2. A photograph taken in 1937 may have included a part of Amelia’s airplane
In October, 1937, three months after Amelia’s disappearance, a surveying party visited Gardner Island for the purpose of exploring settlement sites for possible colonization. They encountered the rusting wreck of a British ship, SS Norwich City, which went aground on the island during a storm in 1929. Survivors of the wreck camped on the island for several days before being recovered. The remains of a campsite were still visible, as were other items, later recovered and for some linked to Earhart and Noonan. A British officer with the party, Eric Bevington, snapped a photograph of the reef and the wrecked ship as they departed the island in 1937. They had found no evidence of Earhart, at least they didn’t think they had. Nor had they been looking for any.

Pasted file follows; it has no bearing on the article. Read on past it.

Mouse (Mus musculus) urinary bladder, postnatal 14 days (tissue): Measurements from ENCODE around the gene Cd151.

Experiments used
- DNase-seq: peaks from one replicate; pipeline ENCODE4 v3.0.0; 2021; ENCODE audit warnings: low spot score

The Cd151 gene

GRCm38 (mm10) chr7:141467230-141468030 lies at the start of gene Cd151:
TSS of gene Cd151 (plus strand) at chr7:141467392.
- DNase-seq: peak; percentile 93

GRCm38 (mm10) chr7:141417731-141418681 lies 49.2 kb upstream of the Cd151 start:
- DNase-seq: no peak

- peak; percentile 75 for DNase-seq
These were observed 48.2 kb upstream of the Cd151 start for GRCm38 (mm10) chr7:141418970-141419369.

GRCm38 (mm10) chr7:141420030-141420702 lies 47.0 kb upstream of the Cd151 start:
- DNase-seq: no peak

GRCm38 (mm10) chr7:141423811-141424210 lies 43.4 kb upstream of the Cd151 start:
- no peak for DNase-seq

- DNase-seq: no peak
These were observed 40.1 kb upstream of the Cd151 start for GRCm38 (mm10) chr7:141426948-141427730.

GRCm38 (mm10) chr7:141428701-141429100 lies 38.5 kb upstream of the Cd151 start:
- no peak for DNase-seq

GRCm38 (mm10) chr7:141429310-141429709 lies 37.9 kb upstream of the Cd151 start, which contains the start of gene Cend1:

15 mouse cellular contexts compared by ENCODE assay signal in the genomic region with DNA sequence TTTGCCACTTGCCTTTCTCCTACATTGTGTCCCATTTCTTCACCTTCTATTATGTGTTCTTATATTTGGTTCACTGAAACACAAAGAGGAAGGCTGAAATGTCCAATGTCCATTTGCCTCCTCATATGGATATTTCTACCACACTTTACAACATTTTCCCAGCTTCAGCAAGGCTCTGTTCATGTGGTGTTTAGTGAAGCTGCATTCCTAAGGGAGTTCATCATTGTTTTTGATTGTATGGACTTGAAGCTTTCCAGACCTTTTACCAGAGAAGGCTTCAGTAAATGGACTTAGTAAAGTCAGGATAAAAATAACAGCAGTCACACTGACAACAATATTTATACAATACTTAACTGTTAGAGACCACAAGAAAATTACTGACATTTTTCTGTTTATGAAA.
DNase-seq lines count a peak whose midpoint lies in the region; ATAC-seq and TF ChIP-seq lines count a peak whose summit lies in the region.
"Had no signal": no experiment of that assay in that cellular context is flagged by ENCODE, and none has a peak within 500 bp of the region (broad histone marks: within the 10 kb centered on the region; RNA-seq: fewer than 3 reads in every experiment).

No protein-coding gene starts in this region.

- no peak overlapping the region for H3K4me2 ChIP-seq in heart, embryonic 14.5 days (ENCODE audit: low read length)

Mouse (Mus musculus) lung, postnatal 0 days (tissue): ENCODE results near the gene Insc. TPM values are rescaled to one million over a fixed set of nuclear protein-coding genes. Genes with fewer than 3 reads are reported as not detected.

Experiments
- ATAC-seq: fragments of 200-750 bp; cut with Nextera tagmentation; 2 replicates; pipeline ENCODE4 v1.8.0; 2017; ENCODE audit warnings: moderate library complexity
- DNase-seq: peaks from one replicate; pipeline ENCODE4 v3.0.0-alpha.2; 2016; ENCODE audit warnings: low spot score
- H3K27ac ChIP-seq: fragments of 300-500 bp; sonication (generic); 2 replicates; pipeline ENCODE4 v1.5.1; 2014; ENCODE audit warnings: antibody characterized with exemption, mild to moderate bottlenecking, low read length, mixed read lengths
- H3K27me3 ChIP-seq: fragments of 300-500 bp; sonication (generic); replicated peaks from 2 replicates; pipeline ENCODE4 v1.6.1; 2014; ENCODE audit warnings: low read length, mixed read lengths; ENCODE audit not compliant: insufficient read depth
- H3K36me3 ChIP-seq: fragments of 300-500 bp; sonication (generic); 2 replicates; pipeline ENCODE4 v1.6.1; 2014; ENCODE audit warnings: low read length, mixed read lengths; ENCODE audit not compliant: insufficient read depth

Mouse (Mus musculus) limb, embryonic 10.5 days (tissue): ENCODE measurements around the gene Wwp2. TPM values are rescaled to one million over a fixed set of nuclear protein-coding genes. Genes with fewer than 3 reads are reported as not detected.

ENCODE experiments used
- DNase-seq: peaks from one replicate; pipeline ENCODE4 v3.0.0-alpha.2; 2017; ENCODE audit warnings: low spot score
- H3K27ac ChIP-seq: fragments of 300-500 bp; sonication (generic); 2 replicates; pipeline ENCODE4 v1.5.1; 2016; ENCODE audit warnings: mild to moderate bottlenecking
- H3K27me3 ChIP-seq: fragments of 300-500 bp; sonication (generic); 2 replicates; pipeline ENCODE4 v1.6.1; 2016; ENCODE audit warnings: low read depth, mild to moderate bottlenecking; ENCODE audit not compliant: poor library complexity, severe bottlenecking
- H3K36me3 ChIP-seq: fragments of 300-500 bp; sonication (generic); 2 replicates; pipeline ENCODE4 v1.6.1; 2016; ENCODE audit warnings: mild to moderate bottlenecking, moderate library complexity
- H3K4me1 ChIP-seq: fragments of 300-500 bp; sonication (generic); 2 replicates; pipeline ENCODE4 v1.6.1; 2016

When Earhart vanished, she had been attempting to reach Howland Island, where a US Coast Guard cutter, Itasca, had been pre-positioned to guide her in. Gardner Island lays some 350 miles to the Southeast of Howland. Although the US Navy overflew Gardner within days of the disappearance, and reported nothing of significance regarding the lost aviators, speculation for years grew that she had missed Howland and completed a forced landing on Gardner Island. Neither the Navy nor the party in which Bevington participated found anything to support the theory. But decades later, examination of the photograph taken by Bevington revealed another object in the water offshore. Modern photographic enhancement led to speculation the object, which has long since vanished, may have been part of an aircraft’s undercarriage. To the convinced, the 1937 photograph included a landing wheel from Amelia’s airplane.